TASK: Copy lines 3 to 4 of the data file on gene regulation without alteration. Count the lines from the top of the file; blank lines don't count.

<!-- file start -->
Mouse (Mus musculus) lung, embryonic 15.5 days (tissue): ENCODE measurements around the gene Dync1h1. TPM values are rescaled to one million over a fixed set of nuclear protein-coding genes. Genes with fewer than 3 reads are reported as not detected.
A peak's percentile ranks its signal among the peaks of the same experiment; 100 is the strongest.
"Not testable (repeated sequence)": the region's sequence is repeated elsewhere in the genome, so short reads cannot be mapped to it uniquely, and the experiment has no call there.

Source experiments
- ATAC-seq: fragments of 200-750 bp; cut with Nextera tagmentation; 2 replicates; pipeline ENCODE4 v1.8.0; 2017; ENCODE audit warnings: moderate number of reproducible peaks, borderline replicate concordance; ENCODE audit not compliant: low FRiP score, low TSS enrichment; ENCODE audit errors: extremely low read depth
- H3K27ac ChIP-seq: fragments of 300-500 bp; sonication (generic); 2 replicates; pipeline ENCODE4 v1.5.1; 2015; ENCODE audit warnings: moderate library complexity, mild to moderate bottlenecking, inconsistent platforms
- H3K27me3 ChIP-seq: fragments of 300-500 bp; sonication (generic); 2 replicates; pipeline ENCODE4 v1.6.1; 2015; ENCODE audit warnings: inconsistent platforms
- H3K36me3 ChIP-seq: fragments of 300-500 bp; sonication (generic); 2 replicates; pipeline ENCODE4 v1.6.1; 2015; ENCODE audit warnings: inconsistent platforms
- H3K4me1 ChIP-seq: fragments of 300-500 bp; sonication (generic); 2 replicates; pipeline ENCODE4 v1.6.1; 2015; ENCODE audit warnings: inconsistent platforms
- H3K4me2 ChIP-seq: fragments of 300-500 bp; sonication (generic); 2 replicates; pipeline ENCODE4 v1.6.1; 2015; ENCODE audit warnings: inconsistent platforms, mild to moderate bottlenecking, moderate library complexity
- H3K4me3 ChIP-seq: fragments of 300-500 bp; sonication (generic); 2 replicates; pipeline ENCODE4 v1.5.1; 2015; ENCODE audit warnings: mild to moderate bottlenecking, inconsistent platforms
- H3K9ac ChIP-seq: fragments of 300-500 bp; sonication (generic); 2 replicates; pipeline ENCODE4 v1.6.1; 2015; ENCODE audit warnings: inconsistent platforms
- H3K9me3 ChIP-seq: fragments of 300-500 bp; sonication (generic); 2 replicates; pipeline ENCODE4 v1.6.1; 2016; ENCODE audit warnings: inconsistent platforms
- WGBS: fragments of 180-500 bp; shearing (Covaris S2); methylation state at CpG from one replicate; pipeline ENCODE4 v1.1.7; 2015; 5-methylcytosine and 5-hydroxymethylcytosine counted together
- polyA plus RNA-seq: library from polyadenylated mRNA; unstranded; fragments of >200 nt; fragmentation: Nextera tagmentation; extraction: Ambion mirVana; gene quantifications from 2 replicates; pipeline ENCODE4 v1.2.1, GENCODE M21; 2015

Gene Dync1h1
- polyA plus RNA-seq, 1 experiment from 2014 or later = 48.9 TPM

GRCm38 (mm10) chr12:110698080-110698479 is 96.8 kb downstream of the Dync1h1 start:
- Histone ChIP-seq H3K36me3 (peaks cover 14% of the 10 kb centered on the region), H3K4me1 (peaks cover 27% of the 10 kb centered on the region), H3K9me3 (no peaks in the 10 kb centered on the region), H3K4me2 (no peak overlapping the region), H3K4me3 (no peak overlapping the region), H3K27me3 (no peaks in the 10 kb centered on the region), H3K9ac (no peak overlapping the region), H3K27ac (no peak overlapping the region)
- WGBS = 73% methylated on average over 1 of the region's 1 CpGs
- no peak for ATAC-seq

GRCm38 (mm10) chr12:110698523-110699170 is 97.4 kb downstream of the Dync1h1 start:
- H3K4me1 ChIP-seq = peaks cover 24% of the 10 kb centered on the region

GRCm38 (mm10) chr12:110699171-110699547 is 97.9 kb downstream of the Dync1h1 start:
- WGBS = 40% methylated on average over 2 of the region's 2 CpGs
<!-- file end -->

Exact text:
"Not testable (repeated sequence)": the region's sequence is repeated elsewhere in the genome, so short reads cannot be mapped to it uniquely, and the experiment has no call there.

Source experiments